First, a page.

Their approach varies with the sign’s complexity.
Next we asked which approach they would use to estimate a selling price on three routine projects. Not surprisingly, the higher the value of the sign, the more likely they were to estimate the project manually.
Why are signs underpriced?
When asked what they felt was the main reason signs were underpriced, 42% felt their competitors didn’t know how to accurately price their work, which depressed the market. 29% felt the problem was that customers were unwilling to pay what signs are worth. 10% felt there was too much competition in their market, which drove prices down. 10% had another reason, and 8% felt that signs were not underpriced.
They had more to say.
Many shared their comments on the subject of pricing, and we wish we had room to share them all here. (Thanks, too, for the suggestions on survey improvements. We’ll put them to work on the next one.) Here’s a sampling of what they had to say:
“I think through all steps, logging time in a minimum of 15-minute increments, being sure to include consult time, administrative time, each production step, etc. I figure delivery and installation as a separate thing, and include everything from loading the truck to setting up ladders, plus time for clean-up and putting things away. I also mark up materials, usually from 25% to 60%.”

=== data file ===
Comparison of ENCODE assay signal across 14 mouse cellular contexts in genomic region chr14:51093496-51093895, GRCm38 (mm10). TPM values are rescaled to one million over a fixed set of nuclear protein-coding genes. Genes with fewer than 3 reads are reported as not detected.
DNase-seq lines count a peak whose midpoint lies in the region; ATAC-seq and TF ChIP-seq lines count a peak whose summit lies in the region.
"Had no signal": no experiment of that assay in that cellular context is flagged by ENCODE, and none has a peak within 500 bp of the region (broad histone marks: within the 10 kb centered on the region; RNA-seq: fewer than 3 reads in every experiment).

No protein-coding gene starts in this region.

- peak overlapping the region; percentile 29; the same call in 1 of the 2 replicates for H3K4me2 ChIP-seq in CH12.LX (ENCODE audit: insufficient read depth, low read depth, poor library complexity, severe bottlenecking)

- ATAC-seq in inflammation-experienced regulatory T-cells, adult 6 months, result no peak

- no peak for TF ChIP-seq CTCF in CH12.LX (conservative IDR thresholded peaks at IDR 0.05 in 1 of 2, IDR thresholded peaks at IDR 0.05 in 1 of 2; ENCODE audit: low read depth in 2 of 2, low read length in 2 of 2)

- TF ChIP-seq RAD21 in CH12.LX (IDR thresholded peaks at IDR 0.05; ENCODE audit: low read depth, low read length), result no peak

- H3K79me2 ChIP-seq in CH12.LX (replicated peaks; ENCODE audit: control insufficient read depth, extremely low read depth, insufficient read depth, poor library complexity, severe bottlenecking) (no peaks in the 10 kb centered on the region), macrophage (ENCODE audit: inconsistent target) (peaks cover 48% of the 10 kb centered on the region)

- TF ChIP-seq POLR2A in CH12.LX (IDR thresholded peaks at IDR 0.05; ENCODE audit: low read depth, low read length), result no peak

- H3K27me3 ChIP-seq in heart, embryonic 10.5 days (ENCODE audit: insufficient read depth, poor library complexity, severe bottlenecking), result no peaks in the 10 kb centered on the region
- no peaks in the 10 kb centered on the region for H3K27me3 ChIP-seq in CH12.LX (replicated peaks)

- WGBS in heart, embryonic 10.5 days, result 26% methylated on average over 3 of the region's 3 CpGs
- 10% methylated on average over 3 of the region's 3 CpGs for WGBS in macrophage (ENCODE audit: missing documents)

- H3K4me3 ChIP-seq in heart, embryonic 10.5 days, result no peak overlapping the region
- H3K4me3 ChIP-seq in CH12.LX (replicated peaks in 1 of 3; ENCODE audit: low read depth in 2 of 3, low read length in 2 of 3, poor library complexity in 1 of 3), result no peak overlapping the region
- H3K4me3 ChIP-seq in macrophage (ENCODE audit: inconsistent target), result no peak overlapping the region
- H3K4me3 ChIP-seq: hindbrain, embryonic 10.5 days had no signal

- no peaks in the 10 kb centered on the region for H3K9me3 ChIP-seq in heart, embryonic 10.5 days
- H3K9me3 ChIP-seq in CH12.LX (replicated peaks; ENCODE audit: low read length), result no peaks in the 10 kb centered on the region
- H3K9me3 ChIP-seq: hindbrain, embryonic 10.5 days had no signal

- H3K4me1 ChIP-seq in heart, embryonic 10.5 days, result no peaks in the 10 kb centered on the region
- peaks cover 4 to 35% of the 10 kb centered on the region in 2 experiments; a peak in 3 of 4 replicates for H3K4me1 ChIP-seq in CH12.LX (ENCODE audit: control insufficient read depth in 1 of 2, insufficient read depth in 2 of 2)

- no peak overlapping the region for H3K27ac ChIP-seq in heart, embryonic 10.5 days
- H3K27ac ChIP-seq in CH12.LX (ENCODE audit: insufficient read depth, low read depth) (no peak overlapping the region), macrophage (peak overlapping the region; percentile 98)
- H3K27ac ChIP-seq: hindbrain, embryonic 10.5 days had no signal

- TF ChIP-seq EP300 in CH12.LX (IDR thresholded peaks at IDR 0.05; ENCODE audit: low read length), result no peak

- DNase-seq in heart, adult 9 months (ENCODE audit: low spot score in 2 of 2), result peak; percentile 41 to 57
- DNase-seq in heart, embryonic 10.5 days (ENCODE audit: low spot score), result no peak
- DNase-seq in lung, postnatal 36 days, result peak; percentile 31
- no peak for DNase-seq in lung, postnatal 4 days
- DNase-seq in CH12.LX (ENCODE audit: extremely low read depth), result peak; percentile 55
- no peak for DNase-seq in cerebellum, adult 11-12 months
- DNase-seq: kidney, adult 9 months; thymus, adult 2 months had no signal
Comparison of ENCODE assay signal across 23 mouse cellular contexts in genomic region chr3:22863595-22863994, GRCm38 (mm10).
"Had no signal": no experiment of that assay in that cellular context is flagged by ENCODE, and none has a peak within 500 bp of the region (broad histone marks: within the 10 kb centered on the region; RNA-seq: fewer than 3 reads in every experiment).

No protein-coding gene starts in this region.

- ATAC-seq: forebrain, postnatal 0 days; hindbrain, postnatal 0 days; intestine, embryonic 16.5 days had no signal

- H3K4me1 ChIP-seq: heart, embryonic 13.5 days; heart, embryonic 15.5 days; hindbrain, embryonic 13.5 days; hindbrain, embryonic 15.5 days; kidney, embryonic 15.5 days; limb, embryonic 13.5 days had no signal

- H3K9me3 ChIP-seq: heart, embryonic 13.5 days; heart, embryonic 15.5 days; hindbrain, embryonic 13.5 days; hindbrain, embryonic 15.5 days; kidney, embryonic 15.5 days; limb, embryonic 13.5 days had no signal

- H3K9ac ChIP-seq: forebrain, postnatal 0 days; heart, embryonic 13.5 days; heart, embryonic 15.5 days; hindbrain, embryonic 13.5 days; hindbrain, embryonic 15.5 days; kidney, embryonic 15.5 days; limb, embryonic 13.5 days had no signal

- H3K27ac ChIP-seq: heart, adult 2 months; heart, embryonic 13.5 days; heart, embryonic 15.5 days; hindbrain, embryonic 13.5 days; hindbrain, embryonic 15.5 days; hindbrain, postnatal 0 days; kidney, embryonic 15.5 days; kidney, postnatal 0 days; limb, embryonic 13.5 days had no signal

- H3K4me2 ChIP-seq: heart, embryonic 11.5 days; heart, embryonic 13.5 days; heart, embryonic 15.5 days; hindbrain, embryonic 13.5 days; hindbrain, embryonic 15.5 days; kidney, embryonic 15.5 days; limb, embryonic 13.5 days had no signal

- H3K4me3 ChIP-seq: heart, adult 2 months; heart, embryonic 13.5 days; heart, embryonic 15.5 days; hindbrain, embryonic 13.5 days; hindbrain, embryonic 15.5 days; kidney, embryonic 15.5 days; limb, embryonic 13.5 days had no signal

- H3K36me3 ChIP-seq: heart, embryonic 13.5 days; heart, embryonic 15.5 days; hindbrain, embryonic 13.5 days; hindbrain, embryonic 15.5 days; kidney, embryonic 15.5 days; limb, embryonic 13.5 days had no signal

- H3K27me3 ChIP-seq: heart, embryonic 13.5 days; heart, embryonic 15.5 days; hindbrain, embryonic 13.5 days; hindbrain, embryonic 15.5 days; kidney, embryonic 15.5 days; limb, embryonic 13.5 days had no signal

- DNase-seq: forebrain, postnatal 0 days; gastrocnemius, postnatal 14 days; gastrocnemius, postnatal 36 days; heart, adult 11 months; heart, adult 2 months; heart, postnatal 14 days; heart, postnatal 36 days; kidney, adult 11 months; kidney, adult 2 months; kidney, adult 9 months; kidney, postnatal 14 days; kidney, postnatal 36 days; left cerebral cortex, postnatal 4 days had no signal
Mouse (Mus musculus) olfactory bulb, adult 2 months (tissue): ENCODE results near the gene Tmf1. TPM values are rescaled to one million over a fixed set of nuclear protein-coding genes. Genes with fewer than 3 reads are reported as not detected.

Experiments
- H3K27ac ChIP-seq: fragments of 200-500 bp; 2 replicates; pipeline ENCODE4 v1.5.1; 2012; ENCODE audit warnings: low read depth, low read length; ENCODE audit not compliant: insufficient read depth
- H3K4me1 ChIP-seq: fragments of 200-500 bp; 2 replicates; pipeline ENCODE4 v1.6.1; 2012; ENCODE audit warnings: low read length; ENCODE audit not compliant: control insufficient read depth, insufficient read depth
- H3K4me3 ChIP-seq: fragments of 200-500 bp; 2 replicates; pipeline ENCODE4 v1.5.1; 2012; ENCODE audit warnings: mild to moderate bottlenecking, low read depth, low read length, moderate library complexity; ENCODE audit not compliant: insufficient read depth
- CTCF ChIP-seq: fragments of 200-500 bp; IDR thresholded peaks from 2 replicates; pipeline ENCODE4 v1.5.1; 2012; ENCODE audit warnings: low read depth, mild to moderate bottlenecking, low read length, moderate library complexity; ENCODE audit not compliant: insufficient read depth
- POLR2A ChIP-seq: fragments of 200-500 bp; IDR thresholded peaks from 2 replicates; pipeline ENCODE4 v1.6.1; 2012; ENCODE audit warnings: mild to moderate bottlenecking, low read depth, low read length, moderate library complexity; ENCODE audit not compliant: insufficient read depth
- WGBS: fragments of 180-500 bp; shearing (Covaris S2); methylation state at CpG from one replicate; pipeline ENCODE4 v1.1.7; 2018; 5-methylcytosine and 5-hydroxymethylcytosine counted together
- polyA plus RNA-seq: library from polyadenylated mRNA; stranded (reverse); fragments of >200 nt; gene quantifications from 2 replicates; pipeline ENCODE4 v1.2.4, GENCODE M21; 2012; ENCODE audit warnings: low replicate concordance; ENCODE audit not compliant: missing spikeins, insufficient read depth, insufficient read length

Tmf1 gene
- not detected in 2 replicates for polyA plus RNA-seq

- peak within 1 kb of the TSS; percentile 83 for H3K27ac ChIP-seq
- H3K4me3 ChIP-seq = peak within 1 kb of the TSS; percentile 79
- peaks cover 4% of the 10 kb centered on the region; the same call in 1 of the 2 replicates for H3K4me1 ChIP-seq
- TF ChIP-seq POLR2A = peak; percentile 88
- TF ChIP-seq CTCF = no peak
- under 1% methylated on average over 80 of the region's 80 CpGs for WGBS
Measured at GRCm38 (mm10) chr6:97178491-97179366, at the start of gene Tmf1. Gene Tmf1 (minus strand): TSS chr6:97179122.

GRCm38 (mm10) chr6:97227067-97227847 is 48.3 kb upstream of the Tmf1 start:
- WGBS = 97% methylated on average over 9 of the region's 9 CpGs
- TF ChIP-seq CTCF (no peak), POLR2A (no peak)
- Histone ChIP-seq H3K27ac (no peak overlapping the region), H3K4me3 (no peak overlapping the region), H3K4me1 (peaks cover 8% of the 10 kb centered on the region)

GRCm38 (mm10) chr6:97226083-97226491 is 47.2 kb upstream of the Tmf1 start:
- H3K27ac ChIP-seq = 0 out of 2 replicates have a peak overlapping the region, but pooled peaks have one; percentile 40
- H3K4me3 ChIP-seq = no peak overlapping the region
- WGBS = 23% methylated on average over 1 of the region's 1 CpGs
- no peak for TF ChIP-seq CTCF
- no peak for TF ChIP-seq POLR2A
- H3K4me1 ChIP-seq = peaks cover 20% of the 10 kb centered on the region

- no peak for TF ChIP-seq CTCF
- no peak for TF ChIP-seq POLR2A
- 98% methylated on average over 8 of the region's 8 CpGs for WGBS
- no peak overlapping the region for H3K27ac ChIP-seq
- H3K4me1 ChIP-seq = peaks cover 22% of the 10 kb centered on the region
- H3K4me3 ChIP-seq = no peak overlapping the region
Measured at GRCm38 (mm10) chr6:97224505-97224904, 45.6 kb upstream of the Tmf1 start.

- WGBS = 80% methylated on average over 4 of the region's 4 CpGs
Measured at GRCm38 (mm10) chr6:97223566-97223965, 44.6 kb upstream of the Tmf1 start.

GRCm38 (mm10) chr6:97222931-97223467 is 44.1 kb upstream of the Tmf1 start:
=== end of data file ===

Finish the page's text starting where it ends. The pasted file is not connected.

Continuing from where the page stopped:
“Generally, I use time and materials and then compare it to either other projects that we have done, or to SignCraft’s Sign Pricing Guide if it is applicable.”
“I think sign shop owners don’t, or are afraid to, charge what they should for the advertising value of their work.”
“Our industry would benefit if we all sold on the value of the sign, not the materials and labor. Unfortunately, in our area, we have competitors that are fighting each other for the lowest price, which hurts the entire market.”